• As a reminder, Protégé was a phase 3 trial (n=763) testing the efficacy of three different doses of teplizumab (14-day treatment, ~17 mg; 1/3 regimen, ~5.6 mg; and six-day regimen, ~4.6 mg) given two times, six months apart. Teplizumab failed to meet its primary endpoint, which was a composite of A1c and insulin dose (A1c <6.5% and insulin dose of < 0.5 U/kg/day) after one year (for more on these negative results please see our October 21, 2010 Closer Look at Since, these  results came out, there has been some debate about whether teplizumab truly ineffective, if the wrong endpoint was selected, or if the dose was lowered too much from the dose used in phase 2 trials (which was found to be efficacious but had a poor safety/tolerability profile). For an  example of this debate please see our 12th Annual Rachmiel Levine Diabetes and Obesity Symposium   report  at  (
  • Dr. Ludvigsson performed subgroup analysis by region, showing that people in the US had the best results (compared to those in Europe, Canada and Mexico, and India) and suggested it is likely because participants in the US on average had lower A1c levels (7.6% vs. 9.7% in India) and lower insulin doses (0.47 U/kg/day vs. 0.98 U/kg/day in India).
  • Dr. Ludvigsson then presented data from different subgroups showing that while  the 14-day regimen had no significant impact in adults (p=0.28), it was significant at year two in children and adolescents (age 8-17 years; p=0.03). Notably, the 14-day regimen was especially effective at year two in people who received the treatment within six weeks of diagnosis (p <0.01). We note that there is an ongoing study looking at using teplizumab preventively; that this subgroup did well gives us some (cautious) hope that this study will have positive results. Overall, significantly more people who received the 14-day regimen than placebo were receiving a low-dose insulin (<0.25 U/kg/day) while still having good glycemic control (A1c <7%), though this benefits appears to have declined over the two years.

Questions and Answers

Q: Did you monitor any markers to the immune system?

A: We did, and there were some correlations between teplizumab and changes in the immune system, but it is hard to draw any conclusions from the data.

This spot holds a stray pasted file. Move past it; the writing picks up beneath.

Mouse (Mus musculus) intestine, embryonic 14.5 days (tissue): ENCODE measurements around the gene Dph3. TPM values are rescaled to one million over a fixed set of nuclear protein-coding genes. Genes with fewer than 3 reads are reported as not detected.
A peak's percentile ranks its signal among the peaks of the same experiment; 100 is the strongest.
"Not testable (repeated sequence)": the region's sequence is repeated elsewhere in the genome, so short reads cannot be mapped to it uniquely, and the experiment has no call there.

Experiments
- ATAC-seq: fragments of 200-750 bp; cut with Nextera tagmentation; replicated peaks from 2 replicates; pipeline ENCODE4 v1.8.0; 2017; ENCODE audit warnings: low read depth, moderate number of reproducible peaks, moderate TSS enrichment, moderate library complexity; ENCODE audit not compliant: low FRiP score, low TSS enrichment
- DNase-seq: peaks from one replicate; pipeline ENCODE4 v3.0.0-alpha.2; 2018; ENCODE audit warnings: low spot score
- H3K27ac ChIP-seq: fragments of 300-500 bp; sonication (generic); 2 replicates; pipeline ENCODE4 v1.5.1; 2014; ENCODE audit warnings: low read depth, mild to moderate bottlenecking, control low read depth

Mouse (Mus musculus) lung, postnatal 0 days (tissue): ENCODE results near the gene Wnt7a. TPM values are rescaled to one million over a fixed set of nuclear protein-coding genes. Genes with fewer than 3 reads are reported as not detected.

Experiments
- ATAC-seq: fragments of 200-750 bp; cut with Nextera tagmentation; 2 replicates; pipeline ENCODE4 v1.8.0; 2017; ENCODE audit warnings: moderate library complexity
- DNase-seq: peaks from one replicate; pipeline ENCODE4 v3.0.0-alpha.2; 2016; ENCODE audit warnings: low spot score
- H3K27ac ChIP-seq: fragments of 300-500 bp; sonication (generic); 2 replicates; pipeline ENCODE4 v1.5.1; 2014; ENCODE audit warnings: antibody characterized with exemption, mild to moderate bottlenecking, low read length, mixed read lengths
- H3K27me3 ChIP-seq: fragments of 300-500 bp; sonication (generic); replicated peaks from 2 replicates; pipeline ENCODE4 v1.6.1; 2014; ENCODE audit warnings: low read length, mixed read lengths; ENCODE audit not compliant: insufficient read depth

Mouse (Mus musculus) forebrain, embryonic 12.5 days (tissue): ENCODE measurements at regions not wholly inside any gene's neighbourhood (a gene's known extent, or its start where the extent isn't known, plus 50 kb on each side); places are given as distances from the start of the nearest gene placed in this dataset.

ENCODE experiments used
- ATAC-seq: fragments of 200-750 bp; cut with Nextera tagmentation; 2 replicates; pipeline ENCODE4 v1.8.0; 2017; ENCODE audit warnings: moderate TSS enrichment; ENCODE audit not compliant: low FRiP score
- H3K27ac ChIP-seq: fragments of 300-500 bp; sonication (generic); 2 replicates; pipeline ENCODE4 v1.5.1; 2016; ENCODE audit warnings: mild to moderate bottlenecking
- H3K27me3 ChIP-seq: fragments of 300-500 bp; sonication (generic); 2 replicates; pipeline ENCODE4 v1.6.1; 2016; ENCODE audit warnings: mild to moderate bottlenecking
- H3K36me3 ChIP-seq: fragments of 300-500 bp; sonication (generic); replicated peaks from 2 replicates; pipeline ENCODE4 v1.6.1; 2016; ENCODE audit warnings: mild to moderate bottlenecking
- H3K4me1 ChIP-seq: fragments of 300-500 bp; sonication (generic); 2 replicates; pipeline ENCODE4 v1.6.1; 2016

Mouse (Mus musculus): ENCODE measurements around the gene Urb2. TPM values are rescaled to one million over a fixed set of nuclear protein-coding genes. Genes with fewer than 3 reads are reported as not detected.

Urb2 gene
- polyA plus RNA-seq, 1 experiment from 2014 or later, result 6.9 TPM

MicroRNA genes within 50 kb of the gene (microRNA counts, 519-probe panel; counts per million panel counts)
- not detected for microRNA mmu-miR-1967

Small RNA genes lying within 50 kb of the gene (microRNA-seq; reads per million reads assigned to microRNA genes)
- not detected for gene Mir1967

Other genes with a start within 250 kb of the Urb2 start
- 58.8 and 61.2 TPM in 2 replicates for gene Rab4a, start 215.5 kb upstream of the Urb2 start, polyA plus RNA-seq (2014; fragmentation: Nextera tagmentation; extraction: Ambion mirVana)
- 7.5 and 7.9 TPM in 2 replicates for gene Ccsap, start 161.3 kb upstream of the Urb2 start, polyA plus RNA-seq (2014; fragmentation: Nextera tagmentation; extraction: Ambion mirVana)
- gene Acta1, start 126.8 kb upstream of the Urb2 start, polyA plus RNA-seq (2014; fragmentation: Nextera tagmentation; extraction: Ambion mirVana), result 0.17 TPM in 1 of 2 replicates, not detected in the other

Q: Are you doing any follow-up studies?

A: No. There are some discussions of doing some new studies, but nothing major.

Q: Were there no significant differences in adverse events among children?

A: Surprisingly, there was no difference in fever. If you look at skin reactions there were some differences, and there were some differences in the younger children, but nothing serious.

Q: Is this the way forward for treating type 1 diabetes?

A: This is a way forward, but this is not the final way, this is not the solution, but anti-CD3s seems to work. We know that you should be more careful about what patients you include. Participants should be younger, have lower A1c, etc. We need to know more about what is the right dose, if doses should be repeated, and if it should be used in combination with another therapy. We need to take the best from these results and move forward.



Mario Ehlers, PhD (Immune Tolerance Network, San Francisco, CA)

Alpha-1 antitrypsin (AAT) is an agent that has anti-inflammatory, anti-apoptotic, and potentially pro- tolerogenic effects that could be used as an immune-targeted intervention in type 1 diabetes. Part 1 of   the RETAIN study was a 12-month phase 1 safety and pharmacokinetic study including a preliminary examination of efficacy in 16 patients (eight adults aged 16-35 [mean age 21] and eight children aged eight to 15 [mean age 11]) with recent onset type 1 diabetes (<100 days disease duration). Patients were given six weekly infusions of AAT at a low dose (45 mg/kg), and after a three-week washout, they were given six weekly infusions of high dose AAT (90 mg/kg). For context, the approved dose used in patients with AAT deficiency is 60 mg/kg. At baseline, patients had an average of A1c of 7.9-8.0% with relatively well preserved C-peptide (0.9-1.0 pmol/l). The pharmacokinetic (PK) profile of AAT was similar to its previously published data, and no safety concerns arose. C-peptide did not significantly change from baseline to 12 months; this lack of decline (C-peptide in untreated individuals would be expected to decline about 0.3 pmol/year according to Dr. Ehlers) suggests that AAT might have a beta cell preservation effect. Part 2 of the RETAIN study will be a double-blind, randomized proof-of-concept  trial to further explore the efficacy of AAT.

Questions and Answers